There is a bit of a glitch in the tutorial for installing Archlinux on UEFI systems, but you can get past this particular hang issue like this:
You probably tried to run that modprobe command from inside the chroot of your target system. That won't get you anywhere; you need the functionality loaded in the host system's kernel. In fact my experience with the 2013.11 install media is that you don't need to load the module at all; it is already loaded. The problem is that the
sysfs directories it uses are not accessible from inside the chroot, so that's the problem you need to fix.
Leave your terminal open to the chroot, but switch to a new console (Alt+F2)
Check that the
/sys/firmware/efi/efivars directory exists. If it does not, then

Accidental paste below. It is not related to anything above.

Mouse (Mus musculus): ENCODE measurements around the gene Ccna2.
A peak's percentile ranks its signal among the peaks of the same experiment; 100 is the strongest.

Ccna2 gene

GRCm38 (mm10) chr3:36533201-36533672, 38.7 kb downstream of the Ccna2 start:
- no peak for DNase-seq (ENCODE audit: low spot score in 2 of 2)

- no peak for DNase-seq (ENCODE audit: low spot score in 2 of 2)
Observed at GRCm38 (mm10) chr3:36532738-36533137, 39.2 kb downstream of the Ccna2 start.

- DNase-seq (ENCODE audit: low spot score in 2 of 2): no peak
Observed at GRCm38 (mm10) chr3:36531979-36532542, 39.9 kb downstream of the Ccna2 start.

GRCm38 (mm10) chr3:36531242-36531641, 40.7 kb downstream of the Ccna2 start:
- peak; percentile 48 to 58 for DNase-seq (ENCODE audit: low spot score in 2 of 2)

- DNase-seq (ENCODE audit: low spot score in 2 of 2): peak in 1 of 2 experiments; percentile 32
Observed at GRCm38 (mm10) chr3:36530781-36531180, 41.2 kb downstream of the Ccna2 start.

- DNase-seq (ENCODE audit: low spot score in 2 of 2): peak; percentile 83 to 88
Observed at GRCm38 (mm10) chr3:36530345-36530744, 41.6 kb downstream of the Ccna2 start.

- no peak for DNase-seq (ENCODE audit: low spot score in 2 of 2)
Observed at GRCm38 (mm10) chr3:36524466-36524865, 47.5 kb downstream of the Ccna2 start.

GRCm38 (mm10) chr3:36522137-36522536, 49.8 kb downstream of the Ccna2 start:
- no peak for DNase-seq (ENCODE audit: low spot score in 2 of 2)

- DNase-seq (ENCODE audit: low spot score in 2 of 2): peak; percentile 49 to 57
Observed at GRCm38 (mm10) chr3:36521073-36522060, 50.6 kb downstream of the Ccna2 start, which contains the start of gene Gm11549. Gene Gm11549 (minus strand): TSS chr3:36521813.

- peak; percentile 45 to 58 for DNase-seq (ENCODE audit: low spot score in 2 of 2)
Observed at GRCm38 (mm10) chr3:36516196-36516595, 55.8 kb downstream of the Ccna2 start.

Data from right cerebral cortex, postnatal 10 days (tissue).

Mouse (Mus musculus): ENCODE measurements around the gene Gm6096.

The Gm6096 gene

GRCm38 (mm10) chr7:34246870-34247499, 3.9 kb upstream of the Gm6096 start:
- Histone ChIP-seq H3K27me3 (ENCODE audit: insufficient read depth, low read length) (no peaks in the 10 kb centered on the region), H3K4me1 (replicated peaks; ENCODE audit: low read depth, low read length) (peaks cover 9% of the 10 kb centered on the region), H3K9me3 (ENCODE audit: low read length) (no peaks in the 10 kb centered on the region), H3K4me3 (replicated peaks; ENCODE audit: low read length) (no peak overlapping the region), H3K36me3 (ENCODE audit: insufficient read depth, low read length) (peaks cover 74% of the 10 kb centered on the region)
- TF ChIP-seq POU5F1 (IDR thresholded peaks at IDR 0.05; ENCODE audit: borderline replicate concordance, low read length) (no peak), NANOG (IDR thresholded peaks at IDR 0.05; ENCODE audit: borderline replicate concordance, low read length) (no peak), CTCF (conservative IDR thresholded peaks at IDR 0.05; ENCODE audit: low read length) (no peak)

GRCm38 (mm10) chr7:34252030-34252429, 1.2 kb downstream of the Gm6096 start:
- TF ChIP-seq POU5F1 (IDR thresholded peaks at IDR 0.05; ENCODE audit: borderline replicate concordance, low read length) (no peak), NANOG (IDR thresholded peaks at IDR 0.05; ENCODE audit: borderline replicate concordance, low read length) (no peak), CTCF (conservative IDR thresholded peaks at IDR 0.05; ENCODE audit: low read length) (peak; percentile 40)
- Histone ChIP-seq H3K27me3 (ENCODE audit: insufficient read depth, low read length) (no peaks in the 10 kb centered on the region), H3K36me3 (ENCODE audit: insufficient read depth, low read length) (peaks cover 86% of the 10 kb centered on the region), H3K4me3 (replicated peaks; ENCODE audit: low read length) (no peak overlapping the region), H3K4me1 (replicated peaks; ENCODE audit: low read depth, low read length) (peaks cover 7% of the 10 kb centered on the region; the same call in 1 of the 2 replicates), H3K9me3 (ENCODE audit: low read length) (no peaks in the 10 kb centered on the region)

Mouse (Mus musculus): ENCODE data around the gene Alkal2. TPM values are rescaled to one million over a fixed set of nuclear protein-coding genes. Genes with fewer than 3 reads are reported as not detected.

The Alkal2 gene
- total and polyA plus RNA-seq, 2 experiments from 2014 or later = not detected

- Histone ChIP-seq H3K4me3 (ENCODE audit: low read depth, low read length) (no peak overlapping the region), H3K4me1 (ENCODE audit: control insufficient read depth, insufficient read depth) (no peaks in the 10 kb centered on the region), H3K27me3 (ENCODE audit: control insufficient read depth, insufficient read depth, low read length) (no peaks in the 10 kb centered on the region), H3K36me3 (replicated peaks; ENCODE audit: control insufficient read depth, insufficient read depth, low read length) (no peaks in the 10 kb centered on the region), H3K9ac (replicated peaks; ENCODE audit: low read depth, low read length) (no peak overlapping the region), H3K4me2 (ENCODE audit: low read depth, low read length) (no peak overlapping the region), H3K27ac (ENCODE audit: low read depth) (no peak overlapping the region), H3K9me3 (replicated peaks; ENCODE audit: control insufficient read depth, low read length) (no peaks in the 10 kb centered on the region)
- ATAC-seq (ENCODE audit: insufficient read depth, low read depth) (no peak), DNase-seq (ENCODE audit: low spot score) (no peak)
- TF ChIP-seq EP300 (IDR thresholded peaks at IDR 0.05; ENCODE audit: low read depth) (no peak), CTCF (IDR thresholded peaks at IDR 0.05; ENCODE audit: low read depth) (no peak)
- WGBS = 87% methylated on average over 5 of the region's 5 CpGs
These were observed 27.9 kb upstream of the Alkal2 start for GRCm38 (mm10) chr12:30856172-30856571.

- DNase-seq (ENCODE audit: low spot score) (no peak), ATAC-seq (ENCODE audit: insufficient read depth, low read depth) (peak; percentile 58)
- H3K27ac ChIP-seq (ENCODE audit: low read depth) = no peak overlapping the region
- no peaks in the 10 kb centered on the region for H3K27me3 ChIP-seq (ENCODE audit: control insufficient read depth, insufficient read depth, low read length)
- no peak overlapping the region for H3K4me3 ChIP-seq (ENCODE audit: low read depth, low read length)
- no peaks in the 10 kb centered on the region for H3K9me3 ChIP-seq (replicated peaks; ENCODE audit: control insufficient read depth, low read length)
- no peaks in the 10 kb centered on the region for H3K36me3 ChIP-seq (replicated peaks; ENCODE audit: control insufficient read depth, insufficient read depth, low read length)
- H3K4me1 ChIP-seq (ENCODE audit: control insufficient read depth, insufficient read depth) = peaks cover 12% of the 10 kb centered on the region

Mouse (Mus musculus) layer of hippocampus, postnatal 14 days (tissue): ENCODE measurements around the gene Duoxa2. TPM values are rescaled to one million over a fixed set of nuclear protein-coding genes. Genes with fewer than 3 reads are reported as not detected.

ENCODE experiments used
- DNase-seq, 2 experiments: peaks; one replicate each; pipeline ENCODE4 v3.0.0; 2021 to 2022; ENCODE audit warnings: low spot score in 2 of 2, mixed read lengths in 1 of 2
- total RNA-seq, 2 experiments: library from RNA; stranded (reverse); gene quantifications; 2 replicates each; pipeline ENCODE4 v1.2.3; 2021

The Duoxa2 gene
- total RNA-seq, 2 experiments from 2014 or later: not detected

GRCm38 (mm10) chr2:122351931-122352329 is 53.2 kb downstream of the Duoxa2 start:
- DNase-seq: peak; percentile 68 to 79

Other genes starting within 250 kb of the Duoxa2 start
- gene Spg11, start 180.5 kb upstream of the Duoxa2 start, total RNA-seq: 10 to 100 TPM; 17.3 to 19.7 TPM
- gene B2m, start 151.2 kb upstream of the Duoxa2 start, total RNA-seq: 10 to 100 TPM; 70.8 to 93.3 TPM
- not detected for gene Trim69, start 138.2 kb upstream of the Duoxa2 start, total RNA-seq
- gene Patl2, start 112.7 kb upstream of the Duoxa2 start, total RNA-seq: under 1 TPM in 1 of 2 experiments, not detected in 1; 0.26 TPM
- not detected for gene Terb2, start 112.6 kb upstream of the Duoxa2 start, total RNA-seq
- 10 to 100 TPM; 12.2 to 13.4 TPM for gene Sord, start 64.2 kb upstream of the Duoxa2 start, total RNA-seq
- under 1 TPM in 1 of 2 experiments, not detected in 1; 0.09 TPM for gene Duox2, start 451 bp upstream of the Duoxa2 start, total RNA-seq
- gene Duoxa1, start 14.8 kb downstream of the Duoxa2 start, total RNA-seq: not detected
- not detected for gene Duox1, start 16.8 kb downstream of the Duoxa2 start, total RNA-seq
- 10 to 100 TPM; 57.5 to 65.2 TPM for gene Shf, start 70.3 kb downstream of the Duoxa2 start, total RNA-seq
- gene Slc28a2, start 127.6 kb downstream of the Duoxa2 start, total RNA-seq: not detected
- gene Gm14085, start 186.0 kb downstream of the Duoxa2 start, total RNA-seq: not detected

modprobe efivars, but I suspect you will find it does.
Bind mount the directory into your choot (adjust if you are not using
mount --bind /sys/firmware/efi/efivars /mnt/sys/firmware/efi/efivars
Switch back to your first terminal (Alt+F1) and try your next command again. Depending on where you are in the install process, your next move is probably something like this: (assumes you have the FAT32 formatted BIOS partition mounted on
/boot/efi inside the chroot)
grub-install --target=x86_64-efi --efi-directory=/boot/efi --bootloader-id=grub --recheck
grub-mkconfig -o /boot/grub/grub.cfg
If for some reason you run into problems in step #3 such as the directory you are mounting to not existing, then you haven't properly followed step #1. It is important to use the
arch-chroot command to initialize the target system file space and only then use anther console to run the bind mount. The reason is that the
arch-chroot script sets of several other bind mounts including ones for
/sys that must be in place before you can add in the one that is missing for efi-vars. The above instructions have you opening a second console to do this specifically so you don't lose those other bind mounts while you add this one.